Loading ...
Sorry, an error occurred while loading the content.
 

[civilwarwest] General Govan

Expand Messages
  • basecat@webtv.net
    Hey all!!...Just checking to see if anyone has or knows of any books on General Govan....Have read only minor snippets about his Civil War career, and would
    Message 1 of 8 , Aug 10, 1999
      Hey all!!...Just checking to see if anyone has or knows of any books on
      General Govan....Have read only minor snippets about his Civil War
      career, and would like to read a full biography on him....Reason why I
      ask....Govan is a Croatian name...that is shared by my family...i.e.
      we have Govan's in the family tree, and any information would be
      helpful...Thanks...Steve.
    • L.A. Chambliss
      Heya Basec....er, I mean Hi Steve! Some clues would have been helpful here, like if the guy went North or South...however with only two books to choose between
      Message 2 of 8 , Aug 11, 1999
        Heya Basec....er, I mean Hi Steve!

        Some clues would have been helpful here, like if the guy went North or
        South...however with only two books to choose between I picked the right
        one in only two tries!

        Per "Generals in Gray": Daniel Chevilette Govan, b. July 4 1829,
        Northampton County, North Carolina. Raised in Mississippi, went to
        University of South Carolina. Went out to the California Gold Rush with his
        "kinsman" (relationship unspecified), Ben McCulloch. Returned to
        Mississippi then settled in Arkansas as a planter. Raised a company that
        became part of the 2nd Ark. Inf. Captured at Jonesboro (Atlanta Campaign)
        but got sprung in time to surrender with Johnston at Bentonville.
        Postwar, he was appointed Indian agent in Washington State. Spent his later
        years bouncing between the houses of his 14 (!!) children in Tennessee and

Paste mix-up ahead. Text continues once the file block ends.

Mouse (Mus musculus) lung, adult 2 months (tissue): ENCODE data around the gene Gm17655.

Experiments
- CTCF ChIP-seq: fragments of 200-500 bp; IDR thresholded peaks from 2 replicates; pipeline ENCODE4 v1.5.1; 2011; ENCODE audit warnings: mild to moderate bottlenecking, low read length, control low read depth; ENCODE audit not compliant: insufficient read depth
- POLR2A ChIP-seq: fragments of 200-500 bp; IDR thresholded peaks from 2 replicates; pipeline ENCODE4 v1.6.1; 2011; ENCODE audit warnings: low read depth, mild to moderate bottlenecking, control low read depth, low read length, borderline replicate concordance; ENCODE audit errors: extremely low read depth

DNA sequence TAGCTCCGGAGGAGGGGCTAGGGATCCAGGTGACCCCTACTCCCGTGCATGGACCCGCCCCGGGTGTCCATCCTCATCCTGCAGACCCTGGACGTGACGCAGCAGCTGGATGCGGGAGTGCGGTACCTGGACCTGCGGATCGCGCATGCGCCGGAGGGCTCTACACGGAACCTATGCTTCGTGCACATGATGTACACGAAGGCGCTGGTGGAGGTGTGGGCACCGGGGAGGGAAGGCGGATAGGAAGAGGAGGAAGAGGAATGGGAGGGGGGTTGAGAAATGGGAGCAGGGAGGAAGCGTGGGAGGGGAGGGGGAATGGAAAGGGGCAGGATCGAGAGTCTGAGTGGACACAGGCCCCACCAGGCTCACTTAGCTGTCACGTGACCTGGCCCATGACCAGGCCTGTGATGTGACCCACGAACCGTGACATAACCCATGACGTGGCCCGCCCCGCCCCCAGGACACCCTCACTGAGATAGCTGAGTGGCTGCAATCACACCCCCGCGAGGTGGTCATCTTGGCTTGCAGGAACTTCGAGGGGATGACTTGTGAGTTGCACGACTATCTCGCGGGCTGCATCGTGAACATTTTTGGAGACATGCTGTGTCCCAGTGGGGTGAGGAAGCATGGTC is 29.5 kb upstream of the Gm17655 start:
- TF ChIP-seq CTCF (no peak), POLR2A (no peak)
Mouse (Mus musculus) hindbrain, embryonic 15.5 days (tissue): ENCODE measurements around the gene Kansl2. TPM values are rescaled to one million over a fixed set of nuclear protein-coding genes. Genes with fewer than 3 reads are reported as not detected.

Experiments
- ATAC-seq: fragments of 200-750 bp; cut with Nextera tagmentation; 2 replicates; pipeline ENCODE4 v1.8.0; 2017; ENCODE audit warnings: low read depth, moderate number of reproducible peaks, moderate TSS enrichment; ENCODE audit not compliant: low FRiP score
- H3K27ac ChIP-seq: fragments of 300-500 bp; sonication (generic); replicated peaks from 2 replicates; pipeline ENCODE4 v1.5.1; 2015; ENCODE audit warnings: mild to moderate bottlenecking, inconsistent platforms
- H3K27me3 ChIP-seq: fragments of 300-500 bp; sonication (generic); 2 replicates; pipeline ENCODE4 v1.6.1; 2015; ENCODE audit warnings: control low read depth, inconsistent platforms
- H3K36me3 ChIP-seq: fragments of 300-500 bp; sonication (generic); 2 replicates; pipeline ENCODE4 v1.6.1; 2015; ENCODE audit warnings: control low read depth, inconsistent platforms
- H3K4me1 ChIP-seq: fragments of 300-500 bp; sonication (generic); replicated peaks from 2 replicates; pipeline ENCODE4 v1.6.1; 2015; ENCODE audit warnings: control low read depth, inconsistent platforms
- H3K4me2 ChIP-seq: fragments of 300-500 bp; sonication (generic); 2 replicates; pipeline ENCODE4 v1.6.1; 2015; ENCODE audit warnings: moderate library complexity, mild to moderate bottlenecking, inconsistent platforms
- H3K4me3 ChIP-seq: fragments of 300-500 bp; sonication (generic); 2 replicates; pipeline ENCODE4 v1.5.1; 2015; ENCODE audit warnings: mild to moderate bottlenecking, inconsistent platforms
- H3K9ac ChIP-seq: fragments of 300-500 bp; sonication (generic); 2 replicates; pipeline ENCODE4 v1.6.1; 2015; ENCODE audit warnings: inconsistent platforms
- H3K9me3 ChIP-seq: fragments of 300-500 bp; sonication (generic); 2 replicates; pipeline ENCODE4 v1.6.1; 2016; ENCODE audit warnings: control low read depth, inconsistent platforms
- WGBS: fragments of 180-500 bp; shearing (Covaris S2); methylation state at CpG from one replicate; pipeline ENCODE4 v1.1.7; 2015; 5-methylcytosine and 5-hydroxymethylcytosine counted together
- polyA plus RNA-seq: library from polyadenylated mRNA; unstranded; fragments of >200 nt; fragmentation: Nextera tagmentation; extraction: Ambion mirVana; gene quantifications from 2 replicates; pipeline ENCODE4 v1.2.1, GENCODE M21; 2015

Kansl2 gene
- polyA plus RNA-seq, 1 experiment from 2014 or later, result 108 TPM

Mississippi. Died Mar. 12 1911 in Memphis, buried Holly Springs, Miss.

        If he had gone Union I could give you gory medical details, but I don't
        have "Medical Histories of Confederate Generals" yet.

        Don't see much of a Croatian connection in this, his middle name sounds
        more French to me. However, this is what I can find.

        See ya on the chat board later..

        Laurie (Xan)

        basecat@... wrote:

        > Hey all!!...Just checking to see if anyone has or knows of any books on
        > General Govan....Have read only minor snippets about his Civil War
        > career, and would like to read a full biography on him....Reason why I
        > ask....Govan is a Croatian name...that is shared by my family...i.e.
        > we have Govan's in the family tree, and any information would be
        > helpful...Thanks...Steve.
        >
        > ------------------------------------------------------------------------
        >
        > eGroups.com home: http://www.egroups.com/group/civilwarwest
        > http://www.egroups.com - Simplifying group communications
      • Stephen Basic
        Xan....LOL...In my insomnia of last night...forgot to mention that the original name in my family tree that my Dad is working on is Govanicevic....which was
        Message 3 of 8 , Aug 11, 1999
          Xan....LOL...In my insomnia of last night...forgot to mention that the
          original name in my family tree that my Dad is working on is
          Govanicevic....which was shortened to Govan....and we still have
          relatives in NC with that name, or the shortened version of this...Have
          already contacted that family, but alas when I mentioned the CW...Their
          respone was ..There was one???...:-) Know it is a longshot....but when
          I saw the name Govan in Dad's research I couldn't believe it...Thanks
          for the background info...:-)

          Steve
        • L.A. Chambliss